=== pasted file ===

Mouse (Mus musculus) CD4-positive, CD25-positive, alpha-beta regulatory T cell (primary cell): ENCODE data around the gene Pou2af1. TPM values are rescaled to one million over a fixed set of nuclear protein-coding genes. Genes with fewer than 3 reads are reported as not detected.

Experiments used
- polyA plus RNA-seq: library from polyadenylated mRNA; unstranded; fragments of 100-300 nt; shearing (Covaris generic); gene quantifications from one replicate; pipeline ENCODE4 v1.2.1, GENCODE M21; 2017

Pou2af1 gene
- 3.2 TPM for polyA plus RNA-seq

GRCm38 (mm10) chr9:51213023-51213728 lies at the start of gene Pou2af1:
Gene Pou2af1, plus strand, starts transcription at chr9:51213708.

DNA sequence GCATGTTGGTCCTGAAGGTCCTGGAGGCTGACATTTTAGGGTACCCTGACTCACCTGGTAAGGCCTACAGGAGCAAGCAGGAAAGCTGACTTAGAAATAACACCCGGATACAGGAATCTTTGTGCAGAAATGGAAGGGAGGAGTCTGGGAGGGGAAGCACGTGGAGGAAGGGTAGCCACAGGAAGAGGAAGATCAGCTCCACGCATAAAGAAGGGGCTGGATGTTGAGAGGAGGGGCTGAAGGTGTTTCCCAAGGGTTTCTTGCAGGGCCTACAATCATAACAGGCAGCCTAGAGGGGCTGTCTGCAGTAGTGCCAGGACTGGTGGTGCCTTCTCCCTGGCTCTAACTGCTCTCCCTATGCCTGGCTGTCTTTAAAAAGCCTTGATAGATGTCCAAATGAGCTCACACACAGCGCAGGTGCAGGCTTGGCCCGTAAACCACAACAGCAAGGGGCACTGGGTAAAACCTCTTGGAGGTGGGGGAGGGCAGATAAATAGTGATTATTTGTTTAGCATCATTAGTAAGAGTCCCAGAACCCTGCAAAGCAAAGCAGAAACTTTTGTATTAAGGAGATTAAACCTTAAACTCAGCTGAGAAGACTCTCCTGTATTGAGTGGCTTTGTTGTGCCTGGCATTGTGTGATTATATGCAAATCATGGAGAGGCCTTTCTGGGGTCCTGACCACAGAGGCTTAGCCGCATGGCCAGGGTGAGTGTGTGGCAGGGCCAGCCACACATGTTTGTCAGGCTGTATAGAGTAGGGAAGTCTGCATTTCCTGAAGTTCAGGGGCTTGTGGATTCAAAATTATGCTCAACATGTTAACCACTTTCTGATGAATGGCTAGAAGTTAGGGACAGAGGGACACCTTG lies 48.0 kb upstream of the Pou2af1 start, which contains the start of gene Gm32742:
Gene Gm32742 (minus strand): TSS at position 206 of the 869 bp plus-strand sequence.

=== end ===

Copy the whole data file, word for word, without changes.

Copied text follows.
Mouse (Mus musculus) CD4-positive, CD25-positive, alpha-beta regulatory T cell (primary cell): ENCODE data around the gene Pou2af1. TPM values are rescaled to one million over a fixed set of nuclear protein-coding genes. Genes with fewer than 3 reads are reported as not detected.

Experiments used
- polyA plus RNA-seq: library from polyadenylated mRNA; unstranded; fragments of 100-300 nt; shearing (Covaris generic); gene quantifications from one replicate; pipeline ENCODE4 v1.2.1, GENCODE M21; 2017

Pou2af1 gene
- 3.2 TPM for polyA plus RNA-seq

GRCm38 (mm10) chr9:51213023-51213728 lies at the start of gene Pou2af1:
Gene Pou2af1, plus strand, starts transcription at chr9:51213708.

DNA sequence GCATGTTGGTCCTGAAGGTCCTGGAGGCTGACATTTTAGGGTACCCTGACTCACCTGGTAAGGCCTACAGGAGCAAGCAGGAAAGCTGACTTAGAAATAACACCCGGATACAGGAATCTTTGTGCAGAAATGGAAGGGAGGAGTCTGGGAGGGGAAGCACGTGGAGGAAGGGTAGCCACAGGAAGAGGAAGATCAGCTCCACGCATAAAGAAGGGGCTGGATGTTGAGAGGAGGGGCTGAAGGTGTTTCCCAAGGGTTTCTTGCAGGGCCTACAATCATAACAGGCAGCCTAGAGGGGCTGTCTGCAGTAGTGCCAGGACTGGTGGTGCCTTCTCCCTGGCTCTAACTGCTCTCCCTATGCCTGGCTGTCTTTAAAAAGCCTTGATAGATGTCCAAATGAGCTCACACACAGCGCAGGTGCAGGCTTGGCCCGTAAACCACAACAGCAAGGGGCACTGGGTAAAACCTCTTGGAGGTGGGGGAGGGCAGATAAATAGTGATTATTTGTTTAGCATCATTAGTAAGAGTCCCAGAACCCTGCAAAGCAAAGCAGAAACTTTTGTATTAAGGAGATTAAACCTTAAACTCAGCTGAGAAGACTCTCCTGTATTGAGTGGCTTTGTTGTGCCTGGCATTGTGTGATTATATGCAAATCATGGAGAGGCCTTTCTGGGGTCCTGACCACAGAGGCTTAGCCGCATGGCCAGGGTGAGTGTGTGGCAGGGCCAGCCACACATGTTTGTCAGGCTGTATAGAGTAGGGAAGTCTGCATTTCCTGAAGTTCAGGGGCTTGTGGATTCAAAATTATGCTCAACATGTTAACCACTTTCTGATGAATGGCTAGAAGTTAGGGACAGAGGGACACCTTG lies 48.0 kb upstream of the Pou2af1 start, which contains the start of gene Gm32742:
Gene Gm32742 (minus strand): TSS at position 206 of the 869 bp plus-strand sequence.